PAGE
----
The Director points out that allowing plaintiffs to deduct a personal loss from the gain realized in the sale of their house would not only create a new tax loophole contrary to legislative purpose, but would be of 'virtually unlimited magnitude'. If plaintiffs construction of the statute were correct, then, the Director notes, the offsetting of gains with personal losses from sales of automobiles, used furniture and clothing would be logically permissible.
Although plaintiffs concede that allowing the offsetting of personal losses could be viewed as a tax loophole, it is one, they argue which the Legislature could have easily avoided by using the phrase 'less net losses other than personal losses' instead of the phrase 'less net losses'. To the contrary, however, I find that if the Legislature had intended to permit the offsetting of personal losses, a clear deviation from federal income tax practice, it would have expressly set forth a provision to that effect, especially in light of the avoidance-of tax-loophole objective of the act.
[Id. at 287 (emphasis added).]
The Tax Court has recognized that Baldwin's holding is specific to its facts. In Guzzardi, (supra) the argument that "the reference to federal income tax accounting methods [in N.J.S.A. 54A:5-1c] incorporates all the substantive provisions of the Internal Revenue Code relating to gain and losses" was rejected by the Tax Court as "prov[ing] too much". Id. 15 N.J. Tax at 401. Guzzardi concluded:
Ultimately, it is the intent of the New Jersey Legislature that must determine the outcome of this case. It may be quite true, as Baldwin suggests, that the reference to federal income tax accounting methods in the Gross Income Tax Act, is not limited to the accounting provisions of the Internal Revenue Code. In fact, it may be necessary to incorporate some of the Code's substantive concepts of gain and loss if N.J.S.A. 54A:5-1.c is to be workable at all. Clearly, however, the Legislature did not intend to incorporate through N.J.S.A. 54A:5-1.c all the substantive provisions of the Code relating to gains and losses, and just as clearly it did not intend to allow capital loss carryovers.
[Guzzardi, (supra) , 15 N.J. Tax at 403-404 (citation omitted).]
Guzzardi is consistent with DuBois v. Taxation 4 N.J. Tax 11 (Tax 1981), aff'd, 6 N.J. Tax 249 (A.P. Div. 1984), aff'd, 95 N.J. 234 (1984). In DuBois, Judge Lario concluded that "methods of accounting" relates to timing issues.
N.J.S.A. 54A:5-1 itemizes the various enumerated categories of income to be taxed . . .
Subsection (b) includes the net profits from a business, profession or other activity, 'determined either on a cash or accrual basis in accordance with the method of accounting allowed for federal income tax purposes.' Under this provision net profits are recognized either (i) when they are received; or, (ii) when they accrue, depending on the taxpayer's method of accounting.
Under subsections (a), (b) and (c) the Legislature set forth rules as to timing of recognition. . . .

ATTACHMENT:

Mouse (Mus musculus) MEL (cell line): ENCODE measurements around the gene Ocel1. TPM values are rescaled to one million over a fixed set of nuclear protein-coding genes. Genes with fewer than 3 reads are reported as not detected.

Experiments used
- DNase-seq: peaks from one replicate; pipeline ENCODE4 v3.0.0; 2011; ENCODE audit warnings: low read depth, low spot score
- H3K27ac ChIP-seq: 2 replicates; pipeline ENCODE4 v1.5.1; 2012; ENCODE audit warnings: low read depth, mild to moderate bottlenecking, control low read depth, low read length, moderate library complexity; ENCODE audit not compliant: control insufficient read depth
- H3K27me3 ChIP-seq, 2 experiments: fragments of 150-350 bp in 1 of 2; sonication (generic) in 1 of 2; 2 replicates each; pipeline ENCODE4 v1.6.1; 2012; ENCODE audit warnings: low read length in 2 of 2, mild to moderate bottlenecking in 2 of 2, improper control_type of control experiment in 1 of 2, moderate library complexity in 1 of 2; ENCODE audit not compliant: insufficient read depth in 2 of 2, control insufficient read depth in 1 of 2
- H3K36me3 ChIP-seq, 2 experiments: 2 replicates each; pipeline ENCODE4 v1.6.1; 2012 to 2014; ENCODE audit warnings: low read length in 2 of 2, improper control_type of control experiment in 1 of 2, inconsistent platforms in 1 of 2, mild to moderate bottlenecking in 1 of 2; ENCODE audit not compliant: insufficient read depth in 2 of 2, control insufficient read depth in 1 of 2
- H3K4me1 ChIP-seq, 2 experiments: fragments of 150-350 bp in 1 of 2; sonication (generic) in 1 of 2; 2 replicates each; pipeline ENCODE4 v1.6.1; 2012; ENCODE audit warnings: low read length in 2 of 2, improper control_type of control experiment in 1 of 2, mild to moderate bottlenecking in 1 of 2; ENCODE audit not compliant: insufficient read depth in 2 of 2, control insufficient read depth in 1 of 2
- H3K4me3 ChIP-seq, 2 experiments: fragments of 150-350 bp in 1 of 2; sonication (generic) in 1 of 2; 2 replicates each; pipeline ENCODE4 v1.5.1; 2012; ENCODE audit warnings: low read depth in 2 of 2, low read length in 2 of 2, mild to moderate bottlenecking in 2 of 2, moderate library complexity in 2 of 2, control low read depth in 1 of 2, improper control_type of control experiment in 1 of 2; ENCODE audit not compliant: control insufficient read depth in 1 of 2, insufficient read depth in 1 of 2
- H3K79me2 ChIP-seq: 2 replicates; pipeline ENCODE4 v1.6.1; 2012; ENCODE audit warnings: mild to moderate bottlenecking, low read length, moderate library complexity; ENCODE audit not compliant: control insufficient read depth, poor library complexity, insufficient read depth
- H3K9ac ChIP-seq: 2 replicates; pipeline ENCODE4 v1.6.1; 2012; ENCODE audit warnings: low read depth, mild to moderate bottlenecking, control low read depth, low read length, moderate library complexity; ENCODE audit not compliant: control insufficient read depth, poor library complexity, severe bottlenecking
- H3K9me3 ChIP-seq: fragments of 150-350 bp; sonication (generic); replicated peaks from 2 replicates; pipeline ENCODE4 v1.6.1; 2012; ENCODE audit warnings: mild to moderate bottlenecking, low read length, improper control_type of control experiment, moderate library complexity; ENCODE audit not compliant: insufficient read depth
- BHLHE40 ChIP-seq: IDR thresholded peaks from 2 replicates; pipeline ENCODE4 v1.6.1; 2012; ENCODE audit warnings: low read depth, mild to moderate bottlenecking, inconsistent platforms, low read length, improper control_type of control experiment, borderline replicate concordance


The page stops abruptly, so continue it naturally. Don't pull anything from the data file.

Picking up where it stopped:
[DuBois, (supra) , 4 N.J. Tax 11, 21-22 (Tax 1981) (emphasis added).]
While it is true that the issue in DuBois requiring analysis of the accounting method provision was different from the issue now on remand to this Court, DuBois is, nonetheless, a clear explanation of the plain language of the statute.
IRC §§ 461
IRC § 461 governs the taxable year in which otherwise allowable deductions are recognized:
(a) General Rule. -- The amount of any deduction or credit allowed by this subtitle shall be taken for the taxable year which is the proper taxable year under the method of accounting used in computing taxable income.
[IRC § 461(a).]
"[This subtitle" refers to Subtitle A of Title 26 of the United States Internal Revenue Code, 26 U.S.C.A. Subtitle A contains all of the substantive law regarding income taxation of individuals, partnerships, estates, trusts, personal holding companies, qualified settlement funds, pension entities, exempt organizations, banking institutions, regulated investment companies, real estate investment trusts and others. Subtitle A includes nearly 1600 sections. Among those many sections are the provisions allowing deductions from gross income. Director's argument would of necessity implicate any of those IRC provisions which pertain to the income and deductions of taxpayers subject to N.J.S.A. 54A:5-1b. Director attempts to isolate IRC § 162 as the single provision under Subtitle A of Title 26 of the United States Internal Revenue Code to be incorporated. Director does not address whether taxpayers subject to the Gross Income Tax Act might also deduct interest as provided in IRC § 163, real property taxes in IRC § 164, losses as in IRC § 165, charitable contributions in IRC § 170, net operating losses in IRC § 172 or any of the other items of deduction which may be allowed for federal income tax purposes.
In Smith, the Supreme Court held:
We disagree that the Legislature patterned the New Jersey Gross Income Tax Act on the Internal Revenue Code. Even a cursory comparison of the New Jersey Gross Income Tax and Internal Revenue Code indicate that they are fundamentally disparate statutes. . . . Moreover, when the Legislature intended to incorporate federal income tax concepts, it did so explicitly.
[Smith, (supra) , 108 N.J. at 32-33.]
After Smith there simply is no room for Director's argument.
In Smith, the Court matched items of income realized in the conduct of taxpayer's business with items of expense incurred to earn that income. See Smith, (supra) . 108 N.J. at 31. The Court explained the statute's foundation in what it termed the "sound economic practice" of matching income with expenses to produce income.